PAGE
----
UK government plugs strike-busting dream of driverless Tube trains

It’s strike season on the London Underground, and that means one thing for the UK’s interminable Tory governments: time to rev-up the driverless hype train.

Conservative politicians have long called for a fully-autonomous metro.

In 2012, then-London Mayor Boris Johnson said Britain’s capital would have driverless trains within 10 years. A decade later, he claimed the switch would free people from being “prisoners of the unions.”

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The government reiterated the case during recent funding talks with Transport for London (TfL), which operates the local underground network.

Transport Secretary Grant Shapps made working towards driverless trains a condition of the bailout.

Shapps repeated the call ahead of further strikes on August 19.

“We can’t hold back the tide of time,” he told ITV News last week. “It seems to me they are managing in Paris to get way ahead of us with automated trains which can run more smoothly and safely and not subject to as many strikes.”

His proposal, however, will have to overcome enormous obstacles.

Going underground

Driverless trains are a unique challenge for the world’s oldest subway system.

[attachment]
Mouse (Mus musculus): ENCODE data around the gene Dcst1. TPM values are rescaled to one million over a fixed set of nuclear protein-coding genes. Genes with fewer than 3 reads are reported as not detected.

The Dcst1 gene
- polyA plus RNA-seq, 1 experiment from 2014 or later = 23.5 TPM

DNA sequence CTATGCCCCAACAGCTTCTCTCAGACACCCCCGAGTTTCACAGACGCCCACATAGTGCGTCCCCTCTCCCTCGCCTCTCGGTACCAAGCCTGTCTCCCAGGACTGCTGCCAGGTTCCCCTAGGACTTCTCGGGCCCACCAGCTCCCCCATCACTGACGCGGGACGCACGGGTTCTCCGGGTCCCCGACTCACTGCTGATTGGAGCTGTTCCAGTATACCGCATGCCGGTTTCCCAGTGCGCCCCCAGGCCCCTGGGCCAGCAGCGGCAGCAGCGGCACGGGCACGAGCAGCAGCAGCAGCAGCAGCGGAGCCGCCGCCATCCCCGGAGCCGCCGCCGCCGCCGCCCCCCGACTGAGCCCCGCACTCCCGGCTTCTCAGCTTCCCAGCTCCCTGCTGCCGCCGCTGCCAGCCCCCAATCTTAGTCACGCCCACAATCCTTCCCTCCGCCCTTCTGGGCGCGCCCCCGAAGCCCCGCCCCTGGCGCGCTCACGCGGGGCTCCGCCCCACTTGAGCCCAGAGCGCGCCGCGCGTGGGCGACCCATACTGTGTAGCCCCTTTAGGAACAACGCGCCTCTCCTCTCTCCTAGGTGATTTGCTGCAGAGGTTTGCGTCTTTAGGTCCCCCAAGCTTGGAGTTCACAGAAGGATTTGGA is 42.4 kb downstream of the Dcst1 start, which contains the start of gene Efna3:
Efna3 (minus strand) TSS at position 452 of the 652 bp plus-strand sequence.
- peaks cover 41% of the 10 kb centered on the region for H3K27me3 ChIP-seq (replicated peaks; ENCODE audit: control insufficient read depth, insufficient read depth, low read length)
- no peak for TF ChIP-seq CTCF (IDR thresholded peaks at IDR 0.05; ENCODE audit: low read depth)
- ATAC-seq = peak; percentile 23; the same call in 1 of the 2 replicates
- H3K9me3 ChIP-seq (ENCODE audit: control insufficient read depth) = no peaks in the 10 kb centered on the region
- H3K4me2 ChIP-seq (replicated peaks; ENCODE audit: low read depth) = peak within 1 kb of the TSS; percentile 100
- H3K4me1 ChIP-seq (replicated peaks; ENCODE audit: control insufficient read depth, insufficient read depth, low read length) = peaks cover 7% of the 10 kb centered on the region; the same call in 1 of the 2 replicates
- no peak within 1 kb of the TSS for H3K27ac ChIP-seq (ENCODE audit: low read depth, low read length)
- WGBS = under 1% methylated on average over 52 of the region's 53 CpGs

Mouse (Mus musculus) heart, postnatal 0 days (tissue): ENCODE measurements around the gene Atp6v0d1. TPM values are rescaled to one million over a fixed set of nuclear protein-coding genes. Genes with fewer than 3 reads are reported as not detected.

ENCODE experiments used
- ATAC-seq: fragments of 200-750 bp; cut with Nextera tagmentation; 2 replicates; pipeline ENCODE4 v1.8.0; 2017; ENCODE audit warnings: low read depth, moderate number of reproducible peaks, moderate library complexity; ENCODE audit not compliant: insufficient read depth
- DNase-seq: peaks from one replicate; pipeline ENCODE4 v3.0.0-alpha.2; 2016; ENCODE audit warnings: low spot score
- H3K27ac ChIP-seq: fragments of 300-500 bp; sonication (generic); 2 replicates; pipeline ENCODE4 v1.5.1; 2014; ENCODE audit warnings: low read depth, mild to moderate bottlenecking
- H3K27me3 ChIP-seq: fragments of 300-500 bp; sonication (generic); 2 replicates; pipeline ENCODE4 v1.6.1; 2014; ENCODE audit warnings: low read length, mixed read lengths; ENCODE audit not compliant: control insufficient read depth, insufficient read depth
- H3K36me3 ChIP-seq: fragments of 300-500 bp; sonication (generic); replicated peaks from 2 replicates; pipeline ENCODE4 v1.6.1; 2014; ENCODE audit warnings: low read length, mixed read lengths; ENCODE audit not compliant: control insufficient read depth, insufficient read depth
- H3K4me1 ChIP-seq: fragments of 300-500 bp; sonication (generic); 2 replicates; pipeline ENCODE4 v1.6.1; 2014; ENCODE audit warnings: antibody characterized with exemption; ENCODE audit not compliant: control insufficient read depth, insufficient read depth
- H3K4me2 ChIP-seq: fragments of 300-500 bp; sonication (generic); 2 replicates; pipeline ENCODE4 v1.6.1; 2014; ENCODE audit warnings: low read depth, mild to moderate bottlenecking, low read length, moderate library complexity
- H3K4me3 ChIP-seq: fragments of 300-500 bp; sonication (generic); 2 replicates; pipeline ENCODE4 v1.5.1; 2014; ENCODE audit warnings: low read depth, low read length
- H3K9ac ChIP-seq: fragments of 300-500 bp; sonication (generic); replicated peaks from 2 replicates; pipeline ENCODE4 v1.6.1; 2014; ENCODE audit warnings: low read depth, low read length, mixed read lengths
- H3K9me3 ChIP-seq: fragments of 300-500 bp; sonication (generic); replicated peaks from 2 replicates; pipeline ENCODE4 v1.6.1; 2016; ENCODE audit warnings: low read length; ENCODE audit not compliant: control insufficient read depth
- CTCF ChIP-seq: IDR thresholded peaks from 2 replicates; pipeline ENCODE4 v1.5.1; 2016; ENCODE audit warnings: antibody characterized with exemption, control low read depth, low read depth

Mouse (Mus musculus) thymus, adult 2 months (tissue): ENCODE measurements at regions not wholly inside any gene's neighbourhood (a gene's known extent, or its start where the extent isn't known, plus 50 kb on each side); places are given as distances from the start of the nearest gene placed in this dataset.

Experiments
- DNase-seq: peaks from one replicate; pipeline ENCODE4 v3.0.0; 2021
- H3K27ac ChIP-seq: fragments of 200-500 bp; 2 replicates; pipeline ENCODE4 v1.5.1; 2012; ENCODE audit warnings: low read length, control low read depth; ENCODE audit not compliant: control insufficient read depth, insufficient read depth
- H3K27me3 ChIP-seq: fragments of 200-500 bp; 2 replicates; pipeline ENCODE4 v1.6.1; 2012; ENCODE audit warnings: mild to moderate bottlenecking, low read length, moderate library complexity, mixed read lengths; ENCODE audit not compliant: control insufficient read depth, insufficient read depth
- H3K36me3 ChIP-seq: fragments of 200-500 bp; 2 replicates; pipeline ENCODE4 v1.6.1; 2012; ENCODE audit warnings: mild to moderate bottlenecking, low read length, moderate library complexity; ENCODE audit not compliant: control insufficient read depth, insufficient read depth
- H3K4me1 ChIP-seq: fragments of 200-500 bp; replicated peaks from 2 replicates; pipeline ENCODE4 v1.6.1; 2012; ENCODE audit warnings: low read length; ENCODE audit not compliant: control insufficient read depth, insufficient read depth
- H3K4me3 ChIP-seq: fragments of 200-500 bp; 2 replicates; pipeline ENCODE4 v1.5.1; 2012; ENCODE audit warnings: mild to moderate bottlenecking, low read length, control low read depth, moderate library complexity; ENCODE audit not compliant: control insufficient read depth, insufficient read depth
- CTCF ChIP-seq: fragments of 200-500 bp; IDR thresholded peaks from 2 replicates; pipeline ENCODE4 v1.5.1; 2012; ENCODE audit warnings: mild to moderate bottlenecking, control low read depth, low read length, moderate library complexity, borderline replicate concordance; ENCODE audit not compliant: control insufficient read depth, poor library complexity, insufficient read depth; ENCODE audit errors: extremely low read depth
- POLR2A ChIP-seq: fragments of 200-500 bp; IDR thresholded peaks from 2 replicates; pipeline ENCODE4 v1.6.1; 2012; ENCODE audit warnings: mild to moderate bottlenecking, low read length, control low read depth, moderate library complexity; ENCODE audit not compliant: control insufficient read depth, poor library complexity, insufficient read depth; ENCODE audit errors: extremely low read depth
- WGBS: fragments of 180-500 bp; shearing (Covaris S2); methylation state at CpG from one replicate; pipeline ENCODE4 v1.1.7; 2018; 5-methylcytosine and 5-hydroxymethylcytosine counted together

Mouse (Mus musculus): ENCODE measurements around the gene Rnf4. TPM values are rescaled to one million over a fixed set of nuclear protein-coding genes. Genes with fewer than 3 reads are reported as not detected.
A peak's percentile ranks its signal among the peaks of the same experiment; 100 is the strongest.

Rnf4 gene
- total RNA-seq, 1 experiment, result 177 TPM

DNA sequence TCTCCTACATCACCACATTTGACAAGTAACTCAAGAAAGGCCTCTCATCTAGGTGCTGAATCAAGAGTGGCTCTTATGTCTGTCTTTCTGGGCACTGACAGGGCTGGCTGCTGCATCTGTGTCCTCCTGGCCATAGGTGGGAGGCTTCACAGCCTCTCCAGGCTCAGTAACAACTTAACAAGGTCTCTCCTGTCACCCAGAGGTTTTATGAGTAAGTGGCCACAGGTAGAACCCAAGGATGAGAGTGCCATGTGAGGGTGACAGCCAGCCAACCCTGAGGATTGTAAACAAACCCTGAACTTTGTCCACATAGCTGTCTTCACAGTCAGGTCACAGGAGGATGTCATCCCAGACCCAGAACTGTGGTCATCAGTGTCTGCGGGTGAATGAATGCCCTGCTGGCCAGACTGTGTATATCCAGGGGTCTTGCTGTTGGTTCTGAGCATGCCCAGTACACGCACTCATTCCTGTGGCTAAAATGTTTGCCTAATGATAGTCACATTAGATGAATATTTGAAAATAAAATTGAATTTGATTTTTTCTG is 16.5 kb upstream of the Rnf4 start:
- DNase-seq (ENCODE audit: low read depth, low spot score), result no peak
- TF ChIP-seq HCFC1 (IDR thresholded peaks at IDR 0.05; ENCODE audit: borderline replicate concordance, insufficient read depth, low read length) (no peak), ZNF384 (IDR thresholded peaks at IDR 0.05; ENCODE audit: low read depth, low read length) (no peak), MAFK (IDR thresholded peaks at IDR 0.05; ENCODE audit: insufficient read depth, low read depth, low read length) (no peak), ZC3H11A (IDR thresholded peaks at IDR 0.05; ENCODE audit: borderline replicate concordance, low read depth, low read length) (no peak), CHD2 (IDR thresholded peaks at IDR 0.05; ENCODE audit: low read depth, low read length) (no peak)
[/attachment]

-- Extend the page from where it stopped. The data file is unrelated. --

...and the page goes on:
The Tube’s age and complexity makes retrofitting automation incredibly expensive and disruptive.

A TfL report that was leaked in 2020 estimated that going driverless would cost over £7 billion. (In contrast, the body’s drivers cost a total of roughly £209 million a year.)

The document said any staff savings would be offset by additional costs, and that an operator would still be required on every train.

“Its implementation network-wide will present a considerable affordability challenge which will further exacerbate TfL’s current financial and longer-term funding position,” the study concluded.

Aslef, the train drivers’ union, said the report showed driverless trains were a “politically-driven fantasy.”

In response, critics said the costs and concerns were being exaggerated.

Delays ahead

Another concern involves the funding model.

Unlike cities with more automated metros, TfL is expected to be financially self-sufficient.

According to the body’s statistics, the Paris system cited by Shapps gets 62% of its funding from the government, while London’s gets just 28%. The remainder is covered by passenger fares. TfL, meanwhile, receives only 28% of its funding via government aid.

While there are already examples of automation on the London Underground, all of them still have human operators onboard.

They also aren’t immune to industrial action. Even the more modern and driverless Docklands Light Railway has been ground to a halt by walkouts.

The push for further automation may be politically profitable, but it could provoke rather than prevent future strikes.



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